I read your question quite a while ago, and recently read this in Carol Deppe’s book Breeding your own vegetable varieties. Bob had the gist of it quite right.
“The Cytoplasmic in Inheritance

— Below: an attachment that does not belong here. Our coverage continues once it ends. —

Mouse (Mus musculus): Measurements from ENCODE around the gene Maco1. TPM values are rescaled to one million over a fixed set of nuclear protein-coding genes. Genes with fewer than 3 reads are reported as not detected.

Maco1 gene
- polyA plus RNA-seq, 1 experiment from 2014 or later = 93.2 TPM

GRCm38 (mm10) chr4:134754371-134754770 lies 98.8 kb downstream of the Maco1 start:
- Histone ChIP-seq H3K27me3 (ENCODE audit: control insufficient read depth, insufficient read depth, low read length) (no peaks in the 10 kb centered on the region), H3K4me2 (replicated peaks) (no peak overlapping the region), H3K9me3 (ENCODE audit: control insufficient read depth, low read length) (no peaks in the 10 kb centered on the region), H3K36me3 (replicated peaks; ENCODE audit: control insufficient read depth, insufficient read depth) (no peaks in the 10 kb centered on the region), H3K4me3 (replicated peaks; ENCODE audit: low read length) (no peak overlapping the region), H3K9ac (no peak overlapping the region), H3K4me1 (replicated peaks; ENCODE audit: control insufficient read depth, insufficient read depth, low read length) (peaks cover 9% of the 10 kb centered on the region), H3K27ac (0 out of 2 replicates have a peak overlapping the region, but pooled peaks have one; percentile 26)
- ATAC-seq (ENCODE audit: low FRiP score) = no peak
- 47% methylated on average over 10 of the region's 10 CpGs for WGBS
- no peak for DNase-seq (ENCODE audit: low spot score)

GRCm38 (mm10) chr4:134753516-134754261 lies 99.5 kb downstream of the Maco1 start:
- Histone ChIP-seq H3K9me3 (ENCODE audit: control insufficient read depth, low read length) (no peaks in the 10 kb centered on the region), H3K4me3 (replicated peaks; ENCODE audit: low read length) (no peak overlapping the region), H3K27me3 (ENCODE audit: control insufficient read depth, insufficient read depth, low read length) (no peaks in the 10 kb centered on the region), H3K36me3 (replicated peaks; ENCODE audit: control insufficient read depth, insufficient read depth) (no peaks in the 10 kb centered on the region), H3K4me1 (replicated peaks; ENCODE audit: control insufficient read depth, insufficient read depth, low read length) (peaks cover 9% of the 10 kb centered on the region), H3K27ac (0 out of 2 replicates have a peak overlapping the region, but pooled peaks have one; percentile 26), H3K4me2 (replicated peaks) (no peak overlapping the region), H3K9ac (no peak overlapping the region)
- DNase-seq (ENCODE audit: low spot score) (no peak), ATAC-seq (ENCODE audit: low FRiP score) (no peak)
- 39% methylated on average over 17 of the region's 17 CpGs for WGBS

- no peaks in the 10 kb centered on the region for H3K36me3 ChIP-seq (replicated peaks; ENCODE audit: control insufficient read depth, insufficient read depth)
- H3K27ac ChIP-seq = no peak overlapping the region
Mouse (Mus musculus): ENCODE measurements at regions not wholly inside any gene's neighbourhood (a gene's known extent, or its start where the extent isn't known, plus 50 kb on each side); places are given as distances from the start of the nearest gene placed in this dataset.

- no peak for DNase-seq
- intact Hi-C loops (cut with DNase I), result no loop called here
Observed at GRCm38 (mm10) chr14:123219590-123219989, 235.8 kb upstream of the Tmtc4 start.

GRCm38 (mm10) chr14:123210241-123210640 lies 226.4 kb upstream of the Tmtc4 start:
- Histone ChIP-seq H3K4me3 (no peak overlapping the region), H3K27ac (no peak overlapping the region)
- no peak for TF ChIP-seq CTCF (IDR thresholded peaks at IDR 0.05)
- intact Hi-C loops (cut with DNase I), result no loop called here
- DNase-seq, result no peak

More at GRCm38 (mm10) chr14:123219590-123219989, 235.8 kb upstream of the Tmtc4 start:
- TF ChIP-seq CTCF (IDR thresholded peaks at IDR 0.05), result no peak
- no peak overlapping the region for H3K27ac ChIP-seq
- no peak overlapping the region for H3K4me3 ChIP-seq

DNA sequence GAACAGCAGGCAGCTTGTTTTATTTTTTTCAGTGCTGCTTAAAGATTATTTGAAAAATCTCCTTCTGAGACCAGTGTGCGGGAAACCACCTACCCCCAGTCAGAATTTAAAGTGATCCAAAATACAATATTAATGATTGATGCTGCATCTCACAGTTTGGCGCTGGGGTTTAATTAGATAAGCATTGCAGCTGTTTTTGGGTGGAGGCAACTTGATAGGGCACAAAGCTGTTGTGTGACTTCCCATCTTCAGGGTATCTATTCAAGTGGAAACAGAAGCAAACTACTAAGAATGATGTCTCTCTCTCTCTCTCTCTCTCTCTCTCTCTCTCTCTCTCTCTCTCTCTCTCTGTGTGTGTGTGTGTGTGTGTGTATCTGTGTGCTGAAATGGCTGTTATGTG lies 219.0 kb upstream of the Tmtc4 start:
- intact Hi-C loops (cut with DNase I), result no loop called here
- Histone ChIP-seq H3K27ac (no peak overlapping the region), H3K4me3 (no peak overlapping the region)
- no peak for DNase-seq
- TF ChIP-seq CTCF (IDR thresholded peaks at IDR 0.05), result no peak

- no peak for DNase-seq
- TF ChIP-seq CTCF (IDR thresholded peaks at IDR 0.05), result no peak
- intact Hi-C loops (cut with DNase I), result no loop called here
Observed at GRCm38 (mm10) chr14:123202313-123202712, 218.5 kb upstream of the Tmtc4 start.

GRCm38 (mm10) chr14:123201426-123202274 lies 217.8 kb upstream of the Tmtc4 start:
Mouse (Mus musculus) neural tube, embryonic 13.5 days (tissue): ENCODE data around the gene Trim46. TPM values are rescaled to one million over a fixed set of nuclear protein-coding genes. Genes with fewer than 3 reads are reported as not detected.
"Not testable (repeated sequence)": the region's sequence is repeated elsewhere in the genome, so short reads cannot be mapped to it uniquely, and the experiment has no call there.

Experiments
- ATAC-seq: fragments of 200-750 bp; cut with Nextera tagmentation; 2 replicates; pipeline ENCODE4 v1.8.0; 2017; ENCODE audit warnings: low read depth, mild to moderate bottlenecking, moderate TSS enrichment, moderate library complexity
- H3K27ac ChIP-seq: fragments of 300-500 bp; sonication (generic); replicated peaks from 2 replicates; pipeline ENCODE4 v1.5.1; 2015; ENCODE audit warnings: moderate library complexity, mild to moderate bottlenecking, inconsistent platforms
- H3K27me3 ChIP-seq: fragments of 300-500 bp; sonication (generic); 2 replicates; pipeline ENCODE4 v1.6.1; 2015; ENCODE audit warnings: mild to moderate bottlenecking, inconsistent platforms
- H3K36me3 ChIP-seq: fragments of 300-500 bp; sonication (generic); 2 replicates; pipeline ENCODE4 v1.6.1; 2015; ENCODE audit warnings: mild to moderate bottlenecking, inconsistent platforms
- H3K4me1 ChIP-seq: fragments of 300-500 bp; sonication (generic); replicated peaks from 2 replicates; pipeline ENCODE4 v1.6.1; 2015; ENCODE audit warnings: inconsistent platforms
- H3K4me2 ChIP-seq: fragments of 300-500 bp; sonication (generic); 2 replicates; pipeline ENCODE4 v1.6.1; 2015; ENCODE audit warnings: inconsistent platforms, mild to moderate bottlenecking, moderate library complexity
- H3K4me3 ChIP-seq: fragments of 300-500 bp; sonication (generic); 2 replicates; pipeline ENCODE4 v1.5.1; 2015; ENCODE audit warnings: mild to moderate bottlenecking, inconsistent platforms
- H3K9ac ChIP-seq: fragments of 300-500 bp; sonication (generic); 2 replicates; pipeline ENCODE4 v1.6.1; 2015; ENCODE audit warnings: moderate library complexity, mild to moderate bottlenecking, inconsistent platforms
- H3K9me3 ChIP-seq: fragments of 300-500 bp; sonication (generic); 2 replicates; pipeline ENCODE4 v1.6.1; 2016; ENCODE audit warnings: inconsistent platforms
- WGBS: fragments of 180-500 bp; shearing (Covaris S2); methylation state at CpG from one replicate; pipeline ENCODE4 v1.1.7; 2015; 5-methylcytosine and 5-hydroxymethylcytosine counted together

More than 99 percent of the genes in plants are arranged on chromosomes located in the nuclei of cells, and they are inherited according to Mendel’s laws. However, some small fraction of genes are located on organelles in the cytoplasm, and they aren’t inherited in this way. Even though there aren’t very many extrachromosomal or cytoplasmic genes, they have a disproportionate importance in plant breeding. The inheritance of genes in cytoplasmic organelles is completely non-Mendelian. It is almost always exclusively maternal. The egg is a big cell with a lot of cytoplasm. The pollen is a very small cell with little cytoplasm, which is not normally transferred to the egg during fertilization. Nuclear DNA comes equally from both parents, but cytoplasm comes only from the maternal parent. Once in a while you can do a cross where one of the characteristics you are interested in is associated with a gene that is cytoplasmic instead of nuclear. Suppose you do a cross between a variety that has a mottled coloration pattern on the leaves and one that does not. If you cross a mottled female to a normal male, some or all of the F1 plants are likely to be mottled. But if you cross a mottled male with a normal female, none of the F1 plants will be mottled, nor will the offspring in any future generations. The cytoplasm is relevant to us in additional ways. The cytoplasm of a variety and its nuclear genome have evolved to be compatible. When distant relatives are crossed, sometimes the cytoplasm and the nuclear genome of the F1 or of some of the F2 progeny aren’t compatible. In extreme cases lethality results. In less extreme cases the plant may be sterile or pollen-sterile. Male-sterile cytoplasms have, in fact, been useful in the production of hybrids. Such cytoplasms aren’t absolutely male-sterile; they are sterile only in the presence of one or more nuclear genes. Anytime we are crossing two fairly distant relatives, we we need to realize that the reciprocal crosses might be genuinely different. Both will give rise to the same nuclear genotype, but they will set it down in the middle of different cytoplasms. This could have a dramatic effect on the phenotype of the F, and subsequent generations. Many modern crops trace their nuclear genomes to only a dozen or so sources. But it is common for vast fractions of a modern crop to have only one cytoplasmic genome. The Southern corn blight in the United States in the early 1970s was caused by the blight sensitivity of a particular cytoplasm – a male-sterile cytoplasm that was in virtually the entire commercial crop, whatever the nuclear genome involved. Whenever we do a cross using a particular variety as the maternal parent, we are preserving its cytoplasm and discarding that of the male. I think we should pay more attention to preserving and increasing the diversity of the cytoplasms in our food crops. All we have to do to preserve a particular cytoplasm is to make sure that we use it as the female parent when we do crosses.”